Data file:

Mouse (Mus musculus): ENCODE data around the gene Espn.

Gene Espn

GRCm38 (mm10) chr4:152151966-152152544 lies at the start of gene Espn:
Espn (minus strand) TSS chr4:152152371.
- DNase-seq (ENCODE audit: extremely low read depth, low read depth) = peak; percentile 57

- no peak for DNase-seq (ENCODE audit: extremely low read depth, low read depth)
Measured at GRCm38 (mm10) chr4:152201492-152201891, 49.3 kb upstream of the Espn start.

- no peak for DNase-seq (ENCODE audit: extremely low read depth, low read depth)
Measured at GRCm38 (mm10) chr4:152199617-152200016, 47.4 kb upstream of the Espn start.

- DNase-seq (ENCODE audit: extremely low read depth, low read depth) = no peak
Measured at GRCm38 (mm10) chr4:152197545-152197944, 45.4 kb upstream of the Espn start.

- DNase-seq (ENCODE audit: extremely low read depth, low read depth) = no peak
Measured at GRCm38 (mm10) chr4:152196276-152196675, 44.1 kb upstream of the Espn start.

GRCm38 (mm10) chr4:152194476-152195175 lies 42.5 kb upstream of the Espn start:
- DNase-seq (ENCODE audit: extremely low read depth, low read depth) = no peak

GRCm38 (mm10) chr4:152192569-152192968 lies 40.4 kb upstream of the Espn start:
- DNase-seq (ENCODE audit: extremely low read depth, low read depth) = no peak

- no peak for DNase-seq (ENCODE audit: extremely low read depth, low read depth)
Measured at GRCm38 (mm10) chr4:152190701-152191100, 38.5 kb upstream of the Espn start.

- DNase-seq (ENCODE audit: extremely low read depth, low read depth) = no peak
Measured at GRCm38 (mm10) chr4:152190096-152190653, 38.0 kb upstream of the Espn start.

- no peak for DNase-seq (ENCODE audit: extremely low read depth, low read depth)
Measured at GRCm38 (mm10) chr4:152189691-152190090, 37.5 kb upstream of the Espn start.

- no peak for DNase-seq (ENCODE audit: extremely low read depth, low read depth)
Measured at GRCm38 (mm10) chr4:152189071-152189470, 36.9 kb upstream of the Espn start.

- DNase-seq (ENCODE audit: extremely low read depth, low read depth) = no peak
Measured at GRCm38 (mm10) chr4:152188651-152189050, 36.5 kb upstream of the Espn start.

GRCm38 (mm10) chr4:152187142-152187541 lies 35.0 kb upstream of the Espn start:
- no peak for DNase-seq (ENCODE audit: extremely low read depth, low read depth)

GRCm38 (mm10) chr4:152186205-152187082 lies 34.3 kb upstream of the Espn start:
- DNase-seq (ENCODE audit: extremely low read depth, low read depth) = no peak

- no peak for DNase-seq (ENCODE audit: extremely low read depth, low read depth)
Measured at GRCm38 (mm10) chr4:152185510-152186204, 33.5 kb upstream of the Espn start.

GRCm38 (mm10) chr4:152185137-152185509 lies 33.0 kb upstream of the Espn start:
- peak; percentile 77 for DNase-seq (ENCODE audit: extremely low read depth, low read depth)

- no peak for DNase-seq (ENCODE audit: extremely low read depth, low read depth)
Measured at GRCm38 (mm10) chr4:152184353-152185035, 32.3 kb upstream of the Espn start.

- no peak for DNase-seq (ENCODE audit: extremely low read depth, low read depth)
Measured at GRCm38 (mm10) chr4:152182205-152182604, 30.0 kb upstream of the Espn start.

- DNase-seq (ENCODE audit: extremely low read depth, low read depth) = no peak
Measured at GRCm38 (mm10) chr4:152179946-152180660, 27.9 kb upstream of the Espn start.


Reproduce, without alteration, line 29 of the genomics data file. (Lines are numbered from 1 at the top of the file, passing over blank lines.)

- no peak for DNase-seq (ENCODE audit: extremely low read depth, low read depth)